American anthropologists wrong to boycott Israeli academia

Academic boycotts are fundamentally antithetical to academic freedom. Let’s start using anthropological forms of engagement for the sake of progressive change.

By Michele Rivkin-Fish

Supporters of academic boycott during the annual business meeting of the American Anthropological Association in Denver, Colorado, November 21, 2015. (photo: Alex Shams)
Supporters of academic boycott during the annual business meeting of the American Anthropological Association in Denver, Colorado, November 21, 2015. (photo: Alex Shams)

What is being described as an overwhelming vote for the boycott of Israel in the American Anthropological Association (AAA) mischaracterizes the scope of support for boycotts in the field and downplays the serious anthropology-based alternative presented at the conference to promote justice for Palestinians and Israelis, as well as academic freedom for Palestinian academics.

The passage of a resolution to boycott Israeli academia at the AAA’s business meeting two weeks ago represented the views of a well-organized and loud minority of anthropologists — less than 20 percent of the AAA’s membership was present. This group was focused on creating a spectacle rather than a scholarly forum one would expect at an academic conference, with BDS movement activists wearing black t-shirts declaring themselves “Another Jew Against Apartheid” and similar slogans.

As an alternative to the proposed resolution, a second resolution co-authored by 17 AAA members was presented calling for anthropologists to become engaged in Israel/Palestine in ways that applied anthropological insights and analytical frameworks to promote justice. It was supported by members of a growing anti-occupation/anti-boycott organization, Anthropologists for Dialogue on Israel/Palestine and was introduced by Gila Silverman, a recent PhD graduate from the University of Arizona. Acknowledging the divisiveness that the boycott debate has caused, Silverman stated, “By speaking here today I risk my future chances of employment in some anthropology departments. But the stakes are too high not to do so.”

The alternative resolution explicitly called on the Israeli government to follow UN resolutions and to adhere to the initiatives of many in the international community by:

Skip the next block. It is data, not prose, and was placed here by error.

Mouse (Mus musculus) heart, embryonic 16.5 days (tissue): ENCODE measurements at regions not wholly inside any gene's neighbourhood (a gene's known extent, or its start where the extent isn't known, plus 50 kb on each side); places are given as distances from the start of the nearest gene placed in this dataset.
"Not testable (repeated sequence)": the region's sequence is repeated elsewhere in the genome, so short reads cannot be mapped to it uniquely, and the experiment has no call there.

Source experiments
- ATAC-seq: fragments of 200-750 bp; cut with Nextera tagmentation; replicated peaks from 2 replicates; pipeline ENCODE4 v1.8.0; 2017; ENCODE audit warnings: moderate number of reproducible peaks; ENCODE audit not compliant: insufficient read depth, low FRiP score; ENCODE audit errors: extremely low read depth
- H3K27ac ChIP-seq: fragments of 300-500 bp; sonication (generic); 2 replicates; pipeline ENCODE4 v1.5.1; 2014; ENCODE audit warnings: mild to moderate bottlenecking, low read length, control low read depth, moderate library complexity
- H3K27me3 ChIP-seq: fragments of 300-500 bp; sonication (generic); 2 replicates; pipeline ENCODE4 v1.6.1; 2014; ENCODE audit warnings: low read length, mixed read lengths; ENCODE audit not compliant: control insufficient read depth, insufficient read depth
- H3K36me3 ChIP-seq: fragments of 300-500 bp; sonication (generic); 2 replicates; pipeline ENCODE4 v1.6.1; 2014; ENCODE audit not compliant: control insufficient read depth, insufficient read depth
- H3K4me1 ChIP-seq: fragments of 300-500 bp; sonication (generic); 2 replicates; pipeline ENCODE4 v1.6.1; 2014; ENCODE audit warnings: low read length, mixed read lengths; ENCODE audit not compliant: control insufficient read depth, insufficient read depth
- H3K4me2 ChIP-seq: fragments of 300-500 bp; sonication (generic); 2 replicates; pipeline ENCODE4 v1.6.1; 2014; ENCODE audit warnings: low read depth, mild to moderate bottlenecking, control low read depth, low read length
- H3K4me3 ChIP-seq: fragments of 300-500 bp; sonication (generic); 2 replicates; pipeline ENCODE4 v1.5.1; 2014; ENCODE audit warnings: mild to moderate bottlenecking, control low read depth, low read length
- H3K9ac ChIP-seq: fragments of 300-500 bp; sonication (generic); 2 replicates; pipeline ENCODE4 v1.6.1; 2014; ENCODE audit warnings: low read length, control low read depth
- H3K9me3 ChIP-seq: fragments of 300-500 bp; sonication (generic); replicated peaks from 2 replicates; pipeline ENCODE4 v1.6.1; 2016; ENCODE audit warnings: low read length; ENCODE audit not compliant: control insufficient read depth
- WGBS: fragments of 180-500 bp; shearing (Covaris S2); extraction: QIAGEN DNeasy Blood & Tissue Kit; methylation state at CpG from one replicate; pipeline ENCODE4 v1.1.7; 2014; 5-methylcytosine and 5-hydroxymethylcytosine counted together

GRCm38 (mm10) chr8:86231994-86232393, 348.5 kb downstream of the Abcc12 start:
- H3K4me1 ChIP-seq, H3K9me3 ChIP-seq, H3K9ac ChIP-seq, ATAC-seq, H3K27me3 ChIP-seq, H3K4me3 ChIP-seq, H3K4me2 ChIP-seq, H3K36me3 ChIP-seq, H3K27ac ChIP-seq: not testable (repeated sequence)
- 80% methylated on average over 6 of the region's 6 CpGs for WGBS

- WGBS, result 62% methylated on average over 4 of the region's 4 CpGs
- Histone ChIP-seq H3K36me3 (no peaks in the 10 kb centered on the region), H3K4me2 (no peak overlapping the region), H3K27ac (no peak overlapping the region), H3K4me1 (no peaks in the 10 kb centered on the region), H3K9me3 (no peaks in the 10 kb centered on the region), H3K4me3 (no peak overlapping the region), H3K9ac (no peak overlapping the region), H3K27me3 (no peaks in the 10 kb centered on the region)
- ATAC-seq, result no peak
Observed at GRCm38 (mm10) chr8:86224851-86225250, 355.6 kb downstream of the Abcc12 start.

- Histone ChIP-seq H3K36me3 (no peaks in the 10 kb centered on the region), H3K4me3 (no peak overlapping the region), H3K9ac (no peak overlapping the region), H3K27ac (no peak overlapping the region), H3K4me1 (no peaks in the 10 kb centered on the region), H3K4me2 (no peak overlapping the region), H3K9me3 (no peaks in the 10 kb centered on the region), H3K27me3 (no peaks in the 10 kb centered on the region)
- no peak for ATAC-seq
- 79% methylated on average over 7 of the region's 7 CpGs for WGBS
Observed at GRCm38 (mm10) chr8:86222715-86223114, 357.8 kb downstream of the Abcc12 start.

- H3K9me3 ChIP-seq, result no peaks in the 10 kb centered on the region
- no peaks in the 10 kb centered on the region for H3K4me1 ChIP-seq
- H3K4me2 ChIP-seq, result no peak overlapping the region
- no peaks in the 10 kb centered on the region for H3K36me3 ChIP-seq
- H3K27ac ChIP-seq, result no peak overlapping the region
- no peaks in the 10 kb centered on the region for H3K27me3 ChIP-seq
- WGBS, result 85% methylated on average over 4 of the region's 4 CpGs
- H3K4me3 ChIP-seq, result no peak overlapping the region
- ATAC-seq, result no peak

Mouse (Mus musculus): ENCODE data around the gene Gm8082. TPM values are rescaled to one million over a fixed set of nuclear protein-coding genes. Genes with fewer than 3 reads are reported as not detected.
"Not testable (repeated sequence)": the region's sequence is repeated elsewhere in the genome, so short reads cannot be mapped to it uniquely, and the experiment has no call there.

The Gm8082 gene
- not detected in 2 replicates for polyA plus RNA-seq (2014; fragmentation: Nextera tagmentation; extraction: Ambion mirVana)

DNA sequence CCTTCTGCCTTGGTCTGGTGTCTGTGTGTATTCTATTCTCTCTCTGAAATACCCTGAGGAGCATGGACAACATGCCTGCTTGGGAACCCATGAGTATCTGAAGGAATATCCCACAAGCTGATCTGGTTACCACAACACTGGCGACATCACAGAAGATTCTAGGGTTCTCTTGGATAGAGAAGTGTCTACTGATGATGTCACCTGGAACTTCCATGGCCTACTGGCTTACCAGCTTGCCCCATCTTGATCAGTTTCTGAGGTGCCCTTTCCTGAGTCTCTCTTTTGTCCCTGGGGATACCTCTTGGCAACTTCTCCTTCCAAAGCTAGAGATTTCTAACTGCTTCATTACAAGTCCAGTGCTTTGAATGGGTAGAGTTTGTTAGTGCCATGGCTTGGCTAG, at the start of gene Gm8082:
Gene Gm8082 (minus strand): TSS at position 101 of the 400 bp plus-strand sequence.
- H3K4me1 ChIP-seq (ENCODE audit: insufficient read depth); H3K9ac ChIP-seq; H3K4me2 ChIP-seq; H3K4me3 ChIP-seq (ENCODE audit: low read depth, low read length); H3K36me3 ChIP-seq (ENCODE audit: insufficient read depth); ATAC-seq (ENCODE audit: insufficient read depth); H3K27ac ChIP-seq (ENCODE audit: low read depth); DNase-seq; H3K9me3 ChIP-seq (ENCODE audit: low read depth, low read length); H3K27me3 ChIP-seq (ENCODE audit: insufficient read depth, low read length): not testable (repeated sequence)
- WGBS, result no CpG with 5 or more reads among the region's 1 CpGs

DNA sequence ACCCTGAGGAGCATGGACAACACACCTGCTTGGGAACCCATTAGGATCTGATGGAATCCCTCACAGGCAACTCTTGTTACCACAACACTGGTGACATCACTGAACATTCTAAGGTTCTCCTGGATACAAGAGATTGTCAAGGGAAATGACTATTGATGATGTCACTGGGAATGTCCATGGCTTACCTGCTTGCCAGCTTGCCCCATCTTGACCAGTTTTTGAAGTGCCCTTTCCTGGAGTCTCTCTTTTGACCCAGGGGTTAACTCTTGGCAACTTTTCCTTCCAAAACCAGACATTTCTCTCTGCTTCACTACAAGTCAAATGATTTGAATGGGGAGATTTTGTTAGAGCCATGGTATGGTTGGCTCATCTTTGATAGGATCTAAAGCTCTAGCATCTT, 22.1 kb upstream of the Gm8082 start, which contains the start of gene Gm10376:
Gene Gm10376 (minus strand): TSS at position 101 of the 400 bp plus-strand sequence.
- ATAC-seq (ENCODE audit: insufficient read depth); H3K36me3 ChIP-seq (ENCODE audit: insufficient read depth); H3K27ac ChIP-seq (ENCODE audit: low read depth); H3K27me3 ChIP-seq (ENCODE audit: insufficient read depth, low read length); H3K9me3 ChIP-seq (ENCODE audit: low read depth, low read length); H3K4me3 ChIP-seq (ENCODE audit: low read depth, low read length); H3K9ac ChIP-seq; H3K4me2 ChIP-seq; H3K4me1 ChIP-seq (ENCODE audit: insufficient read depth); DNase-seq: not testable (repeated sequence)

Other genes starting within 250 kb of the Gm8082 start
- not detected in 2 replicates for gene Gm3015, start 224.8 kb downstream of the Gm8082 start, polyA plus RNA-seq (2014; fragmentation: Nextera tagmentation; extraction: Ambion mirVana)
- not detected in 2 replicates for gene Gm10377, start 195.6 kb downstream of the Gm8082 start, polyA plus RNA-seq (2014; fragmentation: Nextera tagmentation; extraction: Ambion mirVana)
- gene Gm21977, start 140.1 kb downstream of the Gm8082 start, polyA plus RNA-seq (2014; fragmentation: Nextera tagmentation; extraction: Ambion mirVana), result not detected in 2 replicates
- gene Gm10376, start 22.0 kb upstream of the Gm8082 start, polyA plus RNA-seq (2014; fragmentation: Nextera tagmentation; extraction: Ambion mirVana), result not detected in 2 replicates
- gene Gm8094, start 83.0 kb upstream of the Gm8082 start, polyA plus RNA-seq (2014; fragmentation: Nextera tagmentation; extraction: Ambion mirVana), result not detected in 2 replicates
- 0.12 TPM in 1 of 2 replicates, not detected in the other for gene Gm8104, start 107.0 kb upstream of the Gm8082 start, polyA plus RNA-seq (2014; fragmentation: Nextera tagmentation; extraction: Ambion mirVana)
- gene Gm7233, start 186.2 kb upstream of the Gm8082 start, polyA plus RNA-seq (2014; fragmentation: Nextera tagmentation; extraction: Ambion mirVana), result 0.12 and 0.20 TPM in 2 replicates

Finding a way to end the siege of Gaza, reconstructing the Gaza strip after the damages inflicted on it in 2014, while safeguarding security for Israelis; Negotiating in good faith with the Palestinians towards a just and final settlement of the conflict, based on Israeli withdrawal from the territories occupied in 1967; Recognizing the rights of Palestinian and Bedouin citizens of Israel to full equality, and doing everything necessary to fulfill this right; and Promoting and implementing a spectrum of dignified, just, and effective solutions to the tragedy of Palestinian refugees.

The alternative resolution also advanced concrete measures for the AAA to take that are consistent with its mission as a scholarly organization, including having the AAA “allocate 1 percent of its annual expenditure to Scholarly Endeavors in Conflict Areas, with an initial emphasis on Israel and Palestine,” including grants and scholarships for budding anthropologists, funding of anthropological courses, seminars, workshops and study programs, and developing curricula and research projects that focus on understanding conflict generally and the Israeli-Palestinian conflict in particular.

Faced with the alternative resolution, and knowing it was backed by a majority at the AAA Business Meeting, boycott proponents cut off discussion and squashed dissent, allowing the bill to pass overwhelmingly. It will now be put before to the entire AAA membership of 10,000 in the electronic ballot on April 15th.

As the campaign continues, ADIP continues to stress two overarching arguments: that academic boycotts are fundamentally antithetical to academic freedom, and that a platform based on anthropological forms of engagement in the conflict offers the tools of the discipline to be deployed for progressive change. As Silverman stated, “The choice before us…is not only about Israel and Palestine. It is also about who we are as anthropologists, and how the tools of anthropology can be used to address injustice, oppression and state violence.”

Michele Rivkin-Fish is an Associate Professor and Associate Chair at UNC-Chapel Hill’s Department of Anthropology. She is a co-founder of Anthropologists for Dialogue on Israel-Palestine.